Community Garden: August

I haven’t posted an update on the garden lately because not much is happening. It’s REALLY hot pretty much all day (and night) long, and things are looking pretty dry out there. We’re lazily thinking about gearing back up to a Fall planting, but it’s so hot that the idea of spending time out there is just not appealing to me. It’s also too hot to cook, which is good, because there’s nothing really left!


I’ve cooked through all our produce but the beans (Jon made little smiley guys out of them while cooking something). We’re not getting any more tomatoes, and the carrots, garlic and onions have all been pulled up. Cooking with fresh garlic was so wonderful, and I’m definitely going to plant a lot of that next time around. I think we’re going to try a larger variety of carrot, too – ours were tiny and bulby, and I wish there had been more. There were a few favorite recipes from experimenting with what I had. There were different things at different times, but I had Swiss chard pretty much the whole time. I tried it many ways. I cooked it like regular collard greens, just sauteed with onions and spices on its own as a side dish. I mixed it in to soups. Below is one of my favorites – sauteed with garden zucchini, broccoli and garlic, over couscous. The best, though, was probably pasta tossed with sauteed chard, onions, jalapenos, carrots, garlic and chickpeas, topped with grated Parmegianno Reggiano. THAT was awesome. The chard has definitely been the star of the garden –  one single plant has lasted from February through the hard heat of a Texas summer, and it’s produced consistently well.


We ended up getting some potatoes from the barrel we made out of chicken wire, and I used them in a veggie pot pie, among other things. They were small (assorted sizes, but none bigger than a baseball), but very tasty. There were some cucumbers, but not a lot. The ones later in the summer got a really thick, inedible skin – I think the plant was trying to protect itself from August. Inside though, they were good. The zucchini plant died after just a couple weeks of producing zucchini. The roots rotted and the veggies stopped coming – not sure if we over-watered or what. We got some little serrano peppers, but not many. The plants got big but just didn’t produce much. We got one round of beans, and they’re flowering again, but no second round yet.

Last week, I brought home a bucket of basil and made a couple jars of pesto. Summer in a jar!


I think overall, it was a successful first growing season for two people who didn’t know a thing about gardening in the first place. I’m looking forward to putting our new knowledge into action for the fall planting. It’s really been a blessing being out in the garden this year. I’m not a huge outdoors-y person, but it was really nice being outside until it got hot. The feeling of sore muscles from digging an asparagus trench is so different from sore muscles from biking at the gym while watching a mindless action movie. I just finished Michael Pollan’s In Defense of Food, and I really liked this passage about gardening:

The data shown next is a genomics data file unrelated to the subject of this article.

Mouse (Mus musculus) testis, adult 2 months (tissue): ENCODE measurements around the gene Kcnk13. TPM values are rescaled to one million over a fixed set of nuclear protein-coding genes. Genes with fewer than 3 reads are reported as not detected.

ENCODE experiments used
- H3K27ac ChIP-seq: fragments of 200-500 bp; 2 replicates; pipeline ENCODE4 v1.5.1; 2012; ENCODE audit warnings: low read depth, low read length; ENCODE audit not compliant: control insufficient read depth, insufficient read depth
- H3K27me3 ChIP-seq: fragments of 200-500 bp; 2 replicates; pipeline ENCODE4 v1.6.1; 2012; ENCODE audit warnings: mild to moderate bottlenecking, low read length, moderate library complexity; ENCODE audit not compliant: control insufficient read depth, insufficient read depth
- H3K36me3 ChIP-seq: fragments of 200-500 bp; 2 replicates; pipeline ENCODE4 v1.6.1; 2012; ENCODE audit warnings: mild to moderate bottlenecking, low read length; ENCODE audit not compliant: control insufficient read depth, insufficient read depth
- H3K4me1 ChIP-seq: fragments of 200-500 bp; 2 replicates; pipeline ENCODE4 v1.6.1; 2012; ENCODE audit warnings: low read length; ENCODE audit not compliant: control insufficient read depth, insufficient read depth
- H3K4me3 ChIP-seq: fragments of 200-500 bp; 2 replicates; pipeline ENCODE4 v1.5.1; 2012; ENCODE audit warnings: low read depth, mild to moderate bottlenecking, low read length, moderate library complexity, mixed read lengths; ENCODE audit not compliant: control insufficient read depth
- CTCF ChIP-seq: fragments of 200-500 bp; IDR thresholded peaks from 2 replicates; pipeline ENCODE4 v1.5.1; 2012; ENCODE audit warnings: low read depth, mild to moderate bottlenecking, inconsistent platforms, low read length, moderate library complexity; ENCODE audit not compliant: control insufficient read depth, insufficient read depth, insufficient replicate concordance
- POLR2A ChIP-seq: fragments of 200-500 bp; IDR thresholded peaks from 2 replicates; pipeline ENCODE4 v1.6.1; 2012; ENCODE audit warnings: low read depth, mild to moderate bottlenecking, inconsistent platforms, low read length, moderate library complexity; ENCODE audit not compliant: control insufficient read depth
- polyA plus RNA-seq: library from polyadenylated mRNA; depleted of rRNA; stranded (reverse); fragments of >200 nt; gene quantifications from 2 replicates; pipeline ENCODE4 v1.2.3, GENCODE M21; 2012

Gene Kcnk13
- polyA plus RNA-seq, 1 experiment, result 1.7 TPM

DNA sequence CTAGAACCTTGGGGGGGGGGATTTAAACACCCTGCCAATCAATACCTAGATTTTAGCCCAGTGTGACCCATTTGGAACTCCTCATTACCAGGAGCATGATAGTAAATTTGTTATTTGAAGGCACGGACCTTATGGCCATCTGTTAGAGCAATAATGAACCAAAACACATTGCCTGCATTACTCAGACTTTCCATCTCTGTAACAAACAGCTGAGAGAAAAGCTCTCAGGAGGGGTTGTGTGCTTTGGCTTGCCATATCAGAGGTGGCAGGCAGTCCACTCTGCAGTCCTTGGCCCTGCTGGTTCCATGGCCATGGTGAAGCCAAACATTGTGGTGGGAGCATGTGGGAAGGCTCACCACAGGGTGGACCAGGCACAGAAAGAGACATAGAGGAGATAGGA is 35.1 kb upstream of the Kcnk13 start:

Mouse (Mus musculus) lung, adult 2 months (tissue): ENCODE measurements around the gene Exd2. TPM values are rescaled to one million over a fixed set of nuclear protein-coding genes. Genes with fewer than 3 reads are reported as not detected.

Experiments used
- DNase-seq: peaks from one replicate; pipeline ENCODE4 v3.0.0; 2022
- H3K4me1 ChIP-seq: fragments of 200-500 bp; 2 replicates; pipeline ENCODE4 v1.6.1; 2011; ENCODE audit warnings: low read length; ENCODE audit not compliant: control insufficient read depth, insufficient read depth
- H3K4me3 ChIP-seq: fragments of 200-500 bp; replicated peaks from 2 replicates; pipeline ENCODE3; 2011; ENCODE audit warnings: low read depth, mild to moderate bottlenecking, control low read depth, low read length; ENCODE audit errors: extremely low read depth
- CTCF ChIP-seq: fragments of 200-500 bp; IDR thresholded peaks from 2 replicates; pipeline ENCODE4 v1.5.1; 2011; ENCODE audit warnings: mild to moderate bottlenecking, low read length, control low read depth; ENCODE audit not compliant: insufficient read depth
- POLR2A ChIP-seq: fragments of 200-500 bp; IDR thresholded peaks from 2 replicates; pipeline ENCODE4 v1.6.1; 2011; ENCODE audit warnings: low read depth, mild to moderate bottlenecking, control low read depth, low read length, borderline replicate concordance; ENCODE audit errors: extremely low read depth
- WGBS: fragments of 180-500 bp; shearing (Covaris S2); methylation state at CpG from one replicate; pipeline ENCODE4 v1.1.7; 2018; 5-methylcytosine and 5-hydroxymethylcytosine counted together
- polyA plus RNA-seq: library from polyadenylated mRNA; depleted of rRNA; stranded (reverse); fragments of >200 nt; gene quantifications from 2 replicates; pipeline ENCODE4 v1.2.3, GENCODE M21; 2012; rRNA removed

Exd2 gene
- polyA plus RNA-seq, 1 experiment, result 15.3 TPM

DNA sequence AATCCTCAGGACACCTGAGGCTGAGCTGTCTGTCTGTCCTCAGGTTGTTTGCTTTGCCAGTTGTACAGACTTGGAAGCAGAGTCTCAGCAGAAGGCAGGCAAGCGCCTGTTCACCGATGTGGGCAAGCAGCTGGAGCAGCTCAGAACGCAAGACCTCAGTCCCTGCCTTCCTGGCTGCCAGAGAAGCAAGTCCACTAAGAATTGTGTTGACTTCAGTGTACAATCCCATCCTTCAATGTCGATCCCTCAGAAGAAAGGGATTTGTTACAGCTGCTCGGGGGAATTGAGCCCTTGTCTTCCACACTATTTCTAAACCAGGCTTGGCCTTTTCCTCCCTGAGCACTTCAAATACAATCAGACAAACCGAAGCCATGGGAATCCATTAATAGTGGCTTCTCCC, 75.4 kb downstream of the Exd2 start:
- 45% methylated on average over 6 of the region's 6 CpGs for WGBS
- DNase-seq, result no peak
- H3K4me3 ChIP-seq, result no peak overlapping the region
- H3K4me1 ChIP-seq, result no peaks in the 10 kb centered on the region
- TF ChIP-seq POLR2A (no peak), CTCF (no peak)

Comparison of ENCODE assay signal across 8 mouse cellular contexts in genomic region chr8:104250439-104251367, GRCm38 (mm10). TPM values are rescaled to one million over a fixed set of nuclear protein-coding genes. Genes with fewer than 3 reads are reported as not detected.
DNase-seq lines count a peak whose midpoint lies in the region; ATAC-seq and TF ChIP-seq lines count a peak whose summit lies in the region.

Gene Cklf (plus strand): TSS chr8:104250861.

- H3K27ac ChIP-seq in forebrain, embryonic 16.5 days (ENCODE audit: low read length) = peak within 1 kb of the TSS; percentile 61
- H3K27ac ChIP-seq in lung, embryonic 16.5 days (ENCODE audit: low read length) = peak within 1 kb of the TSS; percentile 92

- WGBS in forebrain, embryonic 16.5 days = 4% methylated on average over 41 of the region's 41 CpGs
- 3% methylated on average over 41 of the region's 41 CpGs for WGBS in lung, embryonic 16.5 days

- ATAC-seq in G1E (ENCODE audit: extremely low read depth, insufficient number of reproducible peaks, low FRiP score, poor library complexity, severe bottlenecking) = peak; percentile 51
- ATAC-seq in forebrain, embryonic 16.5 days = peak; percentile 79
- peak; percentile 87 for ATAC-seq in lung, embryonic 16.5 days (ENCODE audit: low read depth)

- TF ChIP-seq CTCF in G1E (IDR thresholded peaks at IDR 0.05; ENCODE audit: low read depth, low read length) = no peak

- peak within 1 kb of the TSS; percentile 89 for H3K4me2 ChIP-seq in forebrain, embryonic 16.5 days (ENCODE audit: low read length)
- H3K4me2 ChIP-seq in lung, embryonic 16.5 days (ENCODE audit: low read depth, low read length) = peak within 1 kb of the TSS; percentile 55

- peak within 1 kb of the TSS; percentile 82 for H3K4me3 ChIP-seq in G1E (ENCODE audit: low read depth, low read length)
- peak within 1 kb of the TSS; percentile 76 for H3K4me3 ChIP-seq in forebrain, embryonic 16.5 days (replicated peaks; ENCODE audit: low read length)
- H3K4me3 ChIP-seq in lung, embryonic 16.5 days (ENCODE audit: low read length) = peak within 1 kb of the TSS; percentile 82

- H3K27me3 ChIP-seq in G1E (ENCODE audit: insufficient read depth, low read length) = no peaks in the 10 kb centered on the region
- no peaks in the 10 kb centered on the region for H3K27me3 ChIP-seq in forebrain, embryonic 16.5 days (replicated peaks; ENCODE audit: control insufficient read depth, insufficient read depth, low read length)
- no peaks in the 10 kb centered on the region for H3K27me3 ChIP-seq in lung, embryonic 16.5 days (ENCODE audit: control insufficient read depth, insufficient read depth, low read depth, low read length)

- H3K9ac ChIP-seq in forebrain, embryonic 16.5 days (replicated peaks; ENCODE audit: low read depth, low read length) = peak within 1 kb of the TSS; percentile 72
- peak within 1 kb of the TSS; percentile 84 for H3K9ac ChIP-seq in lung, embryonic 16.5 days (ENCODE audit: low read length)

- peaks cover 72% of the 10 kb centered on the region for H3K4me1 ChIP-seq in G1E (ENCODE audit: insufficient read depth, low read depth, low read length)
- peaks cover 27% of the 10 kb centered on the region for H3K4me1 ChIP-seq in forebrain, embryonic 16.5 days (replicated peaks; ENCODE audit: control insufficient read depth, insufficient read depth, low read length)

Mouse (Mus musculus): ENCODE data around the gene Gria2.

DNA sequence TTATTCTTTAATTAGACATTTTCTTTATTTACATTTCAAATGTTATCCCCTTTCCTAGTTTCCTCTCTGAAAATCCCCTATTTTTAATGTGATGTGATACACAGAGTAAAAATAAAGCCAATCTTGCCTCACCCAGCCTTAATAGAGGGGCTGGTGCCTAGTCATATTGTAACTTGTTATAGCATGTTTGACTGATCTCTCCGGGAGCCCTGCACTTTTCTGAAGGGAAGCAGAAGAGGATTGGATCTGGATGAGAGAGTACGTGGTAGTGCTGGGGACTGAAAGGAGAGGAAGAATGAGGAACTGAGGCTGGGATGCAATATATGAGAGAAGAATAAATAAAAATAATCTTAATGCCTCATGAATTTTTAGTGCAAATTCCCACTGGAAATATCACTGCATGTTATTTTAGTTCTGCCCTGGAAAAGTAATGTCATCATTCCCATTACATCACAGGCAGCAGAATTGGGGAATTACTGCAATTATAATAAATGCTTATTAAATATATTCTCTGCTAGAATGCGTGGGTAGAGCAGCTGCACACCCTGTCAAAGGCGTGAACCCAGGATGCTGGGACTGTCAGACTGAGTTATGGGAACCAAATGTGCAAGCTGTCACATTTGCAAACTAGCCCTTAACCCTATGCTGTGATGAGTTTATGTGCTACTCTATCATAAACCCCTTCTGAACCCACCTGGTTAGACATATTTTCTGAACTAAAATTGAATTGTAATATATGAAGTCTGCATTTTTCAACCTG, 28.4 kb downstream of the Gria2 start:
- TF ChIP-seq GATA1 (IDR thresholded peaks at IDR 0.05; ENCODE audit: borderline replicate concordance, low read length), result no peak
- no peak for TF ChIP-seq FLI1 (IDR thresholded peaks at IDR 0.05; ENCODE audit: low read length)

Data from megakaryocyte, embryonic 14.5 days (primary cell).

“The work of growing food contributes to your health long before you sit down to eat it, of course, but there is something particularly fitting about enlisting your body in its own sustenance. Much of what we call recreation or exercise consists of pointless physical labor, so it is especially satisfying when we can give that labor a point. None of this work is terribly difficult; much of it is endlessly gratifying, and never more so than in the hour immediately before dinner, when I take a knife and a basket out to the garden to harvest whatever has declared itself ripest and tastiest. Among other things, tending a garden reminds us of our ancient  evolutionary bargain with these ingenious domestic species – how cleverly they insinuate themselves into our lives, repaying the care and space we give them with the gift of good food.”

It was a joy to be with Jen and Rob (and whoever else happened to be around, from other plots) while we dug or pruned or planted, and I so enjoyed being out there with Jon. My friend Staci told me a couple of years ago that she and her new husband coached a kids’ basketball team together, and that it did a lot for their relationship, and that she’d recommend it to anyone. I feel the same about gardening with your significant other. Jon and I have been together for years, and we’ve shared a lot of bonding experiences – but I have to say, nothing has quite compared to sharing the planning and work of making beautiful things grow, and then cooking and eating those fruits together. Wish us luck as we plan our fall garden!



When You Wish Upon a Star

Have I mentioned that I love my job? I had a shoot in Central Florida this week, and I flew in early the day before the shoot so I could check out Disney World. I haven’t been since I was a teenager, and I had such a good time. I was alone this time, which was a little weird, but I had a fun afternoon at Epcot. Apparently there are learning-centric buildings/exhibits/rides, and then there’s a World Showcase. That was the best part for me – good international food!